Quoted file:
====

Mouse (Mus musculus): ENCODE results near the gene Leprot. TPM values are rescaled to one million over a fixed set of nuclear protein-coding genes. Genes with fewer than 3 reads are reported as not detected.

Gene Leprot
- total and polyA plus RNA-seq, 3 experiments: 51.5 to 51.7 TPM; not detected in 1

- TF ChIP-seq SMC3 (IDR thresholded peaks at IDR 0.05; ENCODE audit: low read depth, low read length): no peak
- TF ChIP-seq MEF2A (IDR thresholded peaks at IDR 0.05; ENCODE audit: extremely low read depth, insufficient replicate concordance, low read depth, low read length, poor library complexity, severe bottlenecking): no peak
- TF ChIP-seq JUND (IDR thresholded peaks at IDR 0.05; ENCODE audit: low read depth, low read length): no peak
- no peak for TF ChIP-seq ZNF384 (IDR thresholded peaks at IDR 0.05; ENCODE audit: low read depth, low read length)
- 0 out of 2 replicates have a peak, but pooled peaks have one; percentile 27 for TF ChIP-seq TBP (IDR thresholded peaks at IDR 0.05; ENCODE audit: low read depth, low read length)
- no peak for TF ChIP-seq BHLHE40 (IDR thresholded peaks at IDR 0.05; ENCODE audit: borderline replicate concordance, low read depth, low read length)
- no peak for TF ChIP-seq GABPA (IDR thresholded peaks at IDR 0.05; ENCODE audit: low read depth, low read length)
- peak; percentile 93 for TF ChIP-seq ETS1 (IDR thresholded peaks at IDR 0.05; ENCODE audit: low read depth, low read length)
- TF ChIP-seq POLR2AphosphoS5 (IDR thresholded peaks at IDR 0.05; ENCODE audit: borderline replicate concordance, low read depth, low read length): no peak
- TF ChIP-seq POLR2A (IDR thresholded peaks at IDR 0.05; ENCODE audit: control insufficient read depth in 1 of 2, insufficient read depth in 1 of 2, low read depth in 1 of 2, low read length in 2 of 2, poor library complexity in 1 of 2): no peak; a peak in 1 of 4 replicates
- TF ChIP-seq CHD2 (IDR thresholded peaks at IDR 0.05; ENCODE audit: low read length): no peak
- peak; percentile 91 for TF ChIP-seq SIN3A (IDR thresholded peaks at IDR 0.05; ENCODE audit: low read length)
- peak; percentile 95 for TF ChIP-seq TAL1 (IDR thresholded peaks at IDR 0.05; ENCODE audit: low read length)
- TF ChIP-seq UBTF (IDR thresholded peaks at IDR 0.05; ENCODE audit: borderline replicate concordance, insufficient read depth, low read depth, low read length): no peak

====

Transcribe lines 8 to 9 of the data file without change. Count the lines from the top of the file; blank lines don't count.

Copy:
- 0 out of 2 replicates have a peak, but pooled peaks have one; percentile 27 for TF ChIP-seq TBP (IDR thresholded peaks at IDR 0.05; ENCODE audit: low read depth, low read length)
- no peak for TF ChIP-seq BHLHE40 (IDR thresholded peaks at IDR 0.05; ENCODE audit: borderline replicate concordance, low read depth, low read length)